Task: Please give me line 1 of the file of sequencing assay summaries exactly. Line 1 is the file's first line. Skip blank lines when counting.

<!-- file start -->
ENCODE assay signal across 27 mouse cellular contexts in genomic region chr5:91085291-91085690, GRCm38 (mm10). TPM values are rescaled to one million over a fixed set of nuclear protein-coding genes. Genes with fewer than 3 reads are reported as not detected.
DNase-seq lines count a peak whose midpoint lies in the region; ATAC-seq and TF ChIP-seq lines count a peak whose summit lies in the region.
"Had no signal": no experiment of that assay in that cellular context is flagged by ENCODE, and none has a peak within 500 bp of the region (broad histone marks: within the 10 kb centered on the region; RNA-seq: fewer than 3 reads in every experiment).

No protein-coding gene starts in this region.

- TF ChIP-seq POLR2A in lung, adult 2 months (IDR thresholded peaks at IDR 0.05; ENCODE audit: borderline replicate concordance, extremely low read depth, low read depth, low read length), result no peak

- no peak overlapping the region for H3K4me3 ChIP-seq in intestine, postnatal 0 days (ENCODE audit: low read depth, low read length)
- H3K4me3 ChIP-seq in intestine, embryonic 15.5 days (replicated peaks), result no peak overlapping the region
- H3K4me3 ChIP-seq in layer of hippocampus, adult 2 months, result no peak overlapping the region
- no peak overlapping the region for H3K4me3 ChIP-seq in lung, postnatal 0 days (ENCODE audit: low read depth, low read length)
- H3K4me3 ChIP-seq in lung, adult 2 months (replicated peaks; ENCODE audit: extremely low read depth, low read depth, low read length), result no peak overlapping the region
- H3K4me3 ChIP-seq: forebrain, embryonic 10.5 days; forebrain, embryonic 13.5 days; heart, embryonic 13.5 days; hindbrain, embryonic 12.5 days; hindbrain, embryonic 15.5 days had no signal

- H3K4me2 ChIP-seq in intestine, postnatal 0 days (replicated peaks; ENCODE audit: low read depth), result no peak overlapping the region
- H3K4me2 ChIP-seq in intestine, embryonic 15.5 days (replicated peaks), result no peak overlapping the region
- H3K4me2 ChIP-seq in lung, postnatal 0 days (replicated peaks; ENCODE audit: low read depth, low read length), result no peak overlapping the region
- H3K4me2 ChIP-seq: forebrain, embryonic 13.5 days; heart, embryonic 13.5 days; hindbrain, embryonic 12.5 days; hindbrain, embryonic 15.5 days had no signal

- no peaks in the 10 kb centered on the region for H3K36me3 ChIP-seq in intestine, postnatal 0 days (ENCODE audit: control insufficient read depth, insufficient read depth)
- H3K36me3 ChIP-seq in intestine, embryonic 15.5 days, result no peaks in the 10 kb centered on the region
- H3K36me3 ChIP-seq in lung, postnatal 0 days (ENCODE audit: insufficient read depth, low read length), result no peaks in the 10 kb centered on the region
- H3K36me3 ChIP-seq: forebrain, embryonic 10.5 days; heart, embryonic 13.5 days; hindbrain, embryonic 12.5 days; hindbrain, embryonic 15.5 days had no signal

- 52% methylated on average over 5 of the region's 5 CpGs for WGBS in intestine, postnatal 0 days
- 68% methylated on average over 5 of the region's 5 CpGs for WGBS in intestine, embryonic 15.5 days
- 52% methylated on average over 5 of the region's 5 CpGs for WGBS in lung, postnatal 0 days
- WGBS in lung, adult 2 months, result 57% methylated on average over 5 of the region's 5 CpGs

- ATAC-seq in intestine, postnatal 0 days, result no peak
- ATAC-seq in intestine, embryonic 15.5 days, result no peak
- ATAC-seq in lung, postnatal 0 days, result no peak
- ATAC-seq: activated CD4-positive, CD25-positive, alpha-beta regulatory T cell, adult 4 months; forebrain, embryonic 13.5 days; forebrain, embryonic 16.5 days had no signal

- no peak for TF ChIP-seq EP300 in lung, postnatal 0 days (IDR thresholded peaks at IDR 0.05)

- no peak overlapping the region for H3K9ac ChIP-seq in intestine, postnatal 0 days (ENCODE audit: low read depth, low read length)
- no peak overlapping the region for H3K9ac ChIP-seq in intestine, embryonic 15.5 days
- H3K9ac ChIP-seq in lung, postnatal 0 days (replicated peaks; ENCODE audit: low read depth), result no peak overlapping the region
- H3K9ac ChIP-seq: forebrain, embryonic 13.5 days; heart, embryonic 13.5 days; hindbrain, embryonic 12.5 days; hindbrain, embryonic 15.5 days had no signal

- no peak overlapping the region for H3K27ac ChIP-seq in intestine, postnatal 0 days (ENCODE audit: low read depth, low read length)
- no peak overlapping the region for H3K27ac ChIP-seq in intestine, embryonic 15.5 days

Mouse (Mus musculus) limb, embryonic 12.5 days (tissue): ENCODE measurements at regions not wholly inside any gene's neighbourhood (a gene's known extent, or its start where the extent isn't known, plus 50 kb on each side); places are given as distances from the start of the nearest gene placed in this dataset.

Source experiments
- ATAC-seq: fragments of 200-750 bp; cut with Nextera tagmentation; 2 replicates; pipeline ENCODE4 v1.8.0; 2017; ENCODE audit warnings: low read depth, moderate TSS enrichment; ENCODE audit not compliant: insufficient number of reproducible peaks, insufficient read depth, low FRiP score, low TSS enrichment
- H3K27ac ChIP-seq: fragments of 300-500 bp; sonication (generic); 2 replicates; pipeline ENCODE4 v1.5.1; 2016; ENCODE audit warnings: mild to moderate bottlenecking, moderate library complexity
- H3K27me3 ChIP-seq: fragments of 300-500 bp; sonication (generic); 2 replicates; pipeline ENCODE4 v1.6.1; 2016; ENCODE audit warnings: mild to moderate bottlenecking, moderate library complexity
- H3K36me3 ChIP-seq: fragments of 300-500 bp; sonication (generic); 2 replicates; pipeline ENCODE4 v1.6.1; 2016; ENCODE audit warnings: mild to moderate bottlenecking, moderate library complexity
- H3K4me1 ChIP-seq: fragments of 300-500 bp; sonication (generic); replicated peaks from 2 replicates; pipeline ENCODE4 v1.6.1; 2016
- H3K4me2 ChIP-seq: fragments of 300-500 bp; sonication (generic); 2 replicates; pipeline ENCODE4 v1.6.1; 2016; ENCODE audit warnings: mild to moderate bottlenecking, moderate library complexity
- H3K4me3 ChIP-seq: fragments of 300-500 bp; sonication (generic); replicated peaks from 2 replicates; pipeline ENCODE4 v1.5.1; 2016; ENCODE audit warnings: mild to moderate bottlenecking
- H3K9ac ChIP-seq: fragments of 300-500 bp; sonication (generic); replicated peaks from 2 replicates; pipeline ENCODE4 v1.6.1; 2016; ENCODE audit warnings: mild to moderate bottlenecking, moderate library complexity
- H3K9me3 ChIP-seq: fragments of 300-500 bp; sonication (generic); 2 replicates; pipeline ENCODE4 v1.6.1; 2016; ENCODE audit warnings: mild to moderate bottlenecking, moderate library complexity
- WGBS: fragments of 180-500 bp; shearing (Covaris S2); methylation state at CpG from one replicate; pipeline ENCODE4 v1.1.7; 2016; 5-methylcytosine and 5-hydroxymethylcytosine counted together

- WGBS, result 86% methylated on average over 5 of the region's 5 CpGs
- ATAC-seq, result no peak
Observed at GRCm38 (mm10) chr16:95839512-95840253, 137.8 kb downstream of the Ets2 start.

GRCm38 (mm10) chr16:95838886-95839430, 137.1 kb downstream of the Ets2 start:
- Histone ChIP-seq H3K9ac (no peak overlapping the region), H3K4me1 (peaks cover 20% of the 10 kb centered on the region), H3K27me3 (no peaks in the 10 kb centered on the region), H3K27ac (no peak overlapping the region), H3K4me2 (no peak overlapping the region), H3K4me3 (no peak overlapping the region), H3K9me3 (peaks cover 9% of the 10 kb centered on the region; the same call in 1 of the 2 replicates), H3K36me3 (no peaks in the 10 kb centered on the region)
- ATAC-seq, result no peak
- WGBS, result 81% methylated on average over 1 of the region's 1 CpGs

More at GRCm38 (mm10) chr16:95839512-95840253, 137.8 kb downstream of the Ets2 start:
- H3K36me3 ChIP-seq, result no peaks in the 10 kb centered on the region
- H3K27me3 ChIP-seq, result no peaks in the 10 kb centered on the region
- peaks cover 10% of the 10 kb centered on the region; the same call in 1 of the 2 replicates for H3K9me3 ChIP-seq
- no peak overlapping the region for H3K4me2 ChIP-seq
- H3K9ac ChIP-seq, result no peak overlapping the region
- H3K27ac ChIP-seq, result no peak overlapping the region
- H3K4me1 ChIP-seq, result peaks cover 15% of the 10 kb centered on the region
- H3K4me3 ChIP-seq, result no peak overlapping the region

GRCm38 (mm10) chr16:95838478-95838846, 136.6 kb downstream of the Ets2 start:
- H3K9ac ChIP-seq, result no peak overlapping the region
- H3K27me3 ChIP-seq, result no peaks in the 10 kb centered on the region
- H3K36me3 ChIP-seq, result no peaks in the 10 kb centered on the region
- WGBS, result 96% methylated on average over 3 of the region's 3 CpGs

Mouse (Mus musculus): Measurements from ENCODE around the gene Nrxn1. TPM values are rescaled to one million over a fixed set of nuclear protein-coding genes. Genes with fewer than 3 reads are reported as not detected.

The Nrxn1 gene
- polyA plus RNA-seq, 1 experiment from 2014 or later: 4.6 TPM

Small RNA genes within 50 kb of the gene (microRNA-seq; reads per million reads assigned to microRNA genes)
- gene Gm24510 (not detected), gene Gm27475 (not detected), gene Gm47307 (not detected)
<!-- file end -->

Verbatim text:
ENCODE assay signal across 27 mouse cellular contexts in genomic region chr5:91085291-91085690, GRCm38 (mm10). TPM values are rescaled to one million over a fixed set of nuclear protein-coding genes. Genes with fewer than 3 reads are reported as not detected.